Two of the most inventive and extraordinary artists on the jazz circuit, Scott Amendola and Charlie Hunter, who perform on July 18 at Stanford’s Campbell Recital Hall, have made careers out of stretching stylistic boundaries, melding their virtuosic technique and their visionary compositional skills into something that springs from jazz traditions yet flows freely into unexplored territory.
A celebrated drummer with a penchant for the unexpected, Scott Amendola transcends genre confinement and moves comfortably in the realms of jazz, blues, rock and new music. Incorporating looping machines, electronics and pedals into his playing, Amendola bridges the traditional and the cutting edge, furthering the evolution of jazz and drawing in a new wave of jazz appreciators.
Charlie Hunter is a progressive guitarist of exceptional ability and insight. Playing custom-made 7 and 8 string guitars, Hunter manages to play rhythm guitar, lead guitar and bass at the same time. His understated style betrays the expertise necessary to pull off such a feat, and leaves audiences wondering how all those sounds could be coming from one person.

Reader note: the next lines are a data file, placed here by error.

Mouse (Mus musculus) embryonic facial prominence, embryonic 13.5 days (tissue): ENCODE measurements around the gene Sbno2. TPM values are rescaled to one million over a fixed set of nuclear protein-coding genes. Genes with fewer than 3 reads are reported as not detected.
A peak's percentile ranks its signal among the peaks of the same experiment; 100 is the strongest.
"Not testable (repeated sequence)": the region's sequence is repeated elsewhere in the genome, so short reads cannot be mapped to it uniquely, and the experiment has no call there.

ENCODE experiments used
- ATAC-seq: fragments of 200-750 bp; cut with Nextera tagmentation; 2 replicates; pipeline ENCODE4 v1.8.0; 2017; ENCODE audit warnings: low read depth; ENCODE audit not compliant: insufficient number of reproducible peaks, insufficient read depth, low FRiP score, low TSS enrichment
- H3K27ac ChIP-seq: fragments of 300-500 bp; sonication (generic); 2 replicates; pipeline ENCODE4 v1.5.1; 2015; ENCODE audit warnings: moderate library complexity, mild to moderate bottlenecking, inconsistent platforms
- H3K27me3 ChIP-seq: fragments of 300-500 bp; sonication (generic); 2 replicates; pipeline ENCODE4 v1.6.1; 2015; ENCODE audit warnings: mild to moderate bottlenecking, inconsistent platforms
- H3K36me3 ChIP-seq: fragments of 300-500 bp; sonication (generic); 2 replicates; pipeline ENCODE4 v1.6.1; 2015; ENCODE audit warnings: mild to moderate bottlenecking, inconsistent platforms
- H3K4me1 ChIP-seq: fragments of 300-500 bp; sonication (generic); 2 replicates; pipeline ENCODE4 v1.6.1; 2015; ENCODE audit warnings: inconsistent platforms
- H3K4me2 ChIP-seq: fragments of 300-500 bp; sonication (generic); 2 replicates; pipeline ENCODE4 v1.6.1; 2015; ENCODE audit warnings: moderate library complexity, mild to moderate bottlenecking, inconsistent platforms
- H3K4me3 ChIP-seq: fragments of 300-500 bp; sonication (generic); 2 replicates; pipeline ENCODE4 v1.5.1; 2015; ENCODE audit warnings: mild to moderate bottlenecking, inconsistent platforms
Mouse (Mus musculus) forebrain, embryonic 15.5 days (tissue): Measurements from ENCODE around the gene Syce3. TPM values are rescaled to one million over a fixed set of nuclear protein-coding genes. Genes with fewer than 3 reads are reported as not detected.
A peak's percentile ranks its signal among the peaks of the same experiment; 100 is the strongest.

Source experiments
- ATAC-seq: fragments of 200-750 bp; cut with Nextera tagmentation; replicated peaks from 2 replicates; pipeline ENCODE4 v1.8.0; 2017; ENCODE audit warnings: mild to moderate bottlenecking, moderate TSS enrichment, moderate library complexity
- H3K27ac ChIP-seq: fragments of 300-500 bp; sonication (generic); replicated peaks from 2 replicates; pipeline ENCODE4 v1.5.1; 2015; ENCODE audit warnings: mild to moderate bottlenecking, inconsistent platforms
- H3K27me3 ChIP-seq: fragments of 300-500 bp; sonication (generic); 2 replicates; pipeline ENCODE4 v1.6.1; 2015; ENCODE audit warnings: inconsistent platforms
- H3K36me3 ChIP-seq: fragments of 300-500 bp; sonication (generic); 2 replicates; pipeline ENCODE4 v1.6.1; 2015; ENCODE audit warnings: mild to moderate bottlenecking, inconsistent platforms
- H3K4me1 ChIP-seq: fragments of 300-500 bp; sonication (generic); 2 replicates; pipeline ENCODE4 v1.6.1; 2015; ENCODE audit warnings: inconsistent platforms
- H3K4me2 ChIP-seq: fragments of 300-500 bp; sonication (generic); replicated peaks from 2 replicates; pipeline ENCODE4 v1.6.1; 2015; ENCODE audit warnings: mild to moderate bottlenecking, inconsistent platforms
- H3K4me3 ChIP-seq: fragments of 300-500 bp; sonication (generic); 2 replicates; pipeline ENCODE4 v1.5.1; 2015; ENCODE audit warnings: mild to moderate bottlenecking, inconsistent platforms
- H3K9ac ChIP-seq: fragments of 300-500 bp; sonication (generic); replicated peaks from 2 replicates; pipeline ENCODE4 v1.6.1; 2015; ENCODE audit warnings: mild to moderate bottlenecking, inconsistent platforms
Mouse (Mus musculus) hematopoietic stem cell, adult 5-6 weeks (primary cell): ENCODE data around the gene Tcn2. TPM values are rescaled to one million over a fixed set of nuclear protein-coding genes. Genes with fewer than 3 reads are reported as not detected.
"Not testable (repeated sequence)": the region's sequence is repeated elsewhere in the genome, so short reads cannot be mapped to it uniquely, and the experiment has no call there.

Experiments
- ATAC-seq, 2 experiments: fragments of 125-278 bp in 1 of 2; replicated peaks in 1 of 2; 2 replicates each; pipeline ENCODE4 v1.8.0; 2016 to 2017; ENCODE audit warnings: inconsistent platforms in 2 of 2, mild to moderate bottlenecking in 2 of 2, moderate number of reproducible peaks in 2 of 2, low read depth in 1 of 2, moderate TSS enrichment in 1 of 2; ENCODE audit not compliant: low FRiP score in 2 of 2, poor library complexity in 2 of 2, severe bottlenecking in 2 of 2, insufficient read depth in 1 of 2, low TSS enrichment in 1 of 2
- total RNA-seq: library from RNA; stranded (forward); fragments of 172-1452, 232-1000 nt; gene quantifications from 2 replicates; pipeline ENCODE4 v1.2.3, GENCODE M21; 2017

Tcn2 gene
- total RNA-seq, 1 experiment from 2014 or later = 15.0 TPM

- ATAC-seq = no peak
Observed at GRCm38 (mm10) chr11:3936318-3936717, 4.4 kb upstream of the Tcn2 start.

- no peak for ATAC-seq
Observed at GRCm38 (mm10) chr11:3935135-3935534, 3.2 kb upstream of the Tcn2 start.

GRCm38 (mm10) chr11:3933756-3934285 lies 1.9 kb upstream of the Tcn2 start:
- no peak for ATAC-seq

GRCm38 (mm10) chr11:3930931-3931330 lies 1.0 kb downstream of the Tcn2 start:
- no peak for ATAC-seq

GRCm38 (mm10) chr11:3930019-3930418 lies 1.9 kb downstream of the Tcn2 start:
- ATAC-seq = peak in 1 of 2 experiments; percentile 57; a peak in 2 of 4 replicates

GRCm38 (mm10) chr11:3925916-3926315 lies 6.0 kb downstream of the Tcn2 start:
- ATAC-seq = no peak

During the mid-1990s acid jazz craze, Amendola and Hunter joined forces (along with guitarists Will Bernard and John Schott) to create the GRAMMY-nominated outfit T J Kirk. The funky, avant garde, groove-based fusion band named after Thelonious Monk, James Brown and Rahsaan Roland Kirk (Star Trek execs frowned upon the original name of James T Kirk) was met with critical and public enthusiasm, and established Amendola and Hunter as top-notch creative partners.
Since then, the two have collaborated on a handful of projects and according to Amendola, their musical connection just keeps getting stronger. “It’s always been amazing whenever we play, but it keeps growing, getting more intuitive,” says Amendola. “It’s hard to understand what [Hunter] is doing, but when you close your eyes, it’s so beautiful and deep and compelling.”
Scott Amendola and Charlie Hunter perform on Monday, July 18 at Stanford’s Campbell Recital Hall as part of the Stanford Jazz Festival.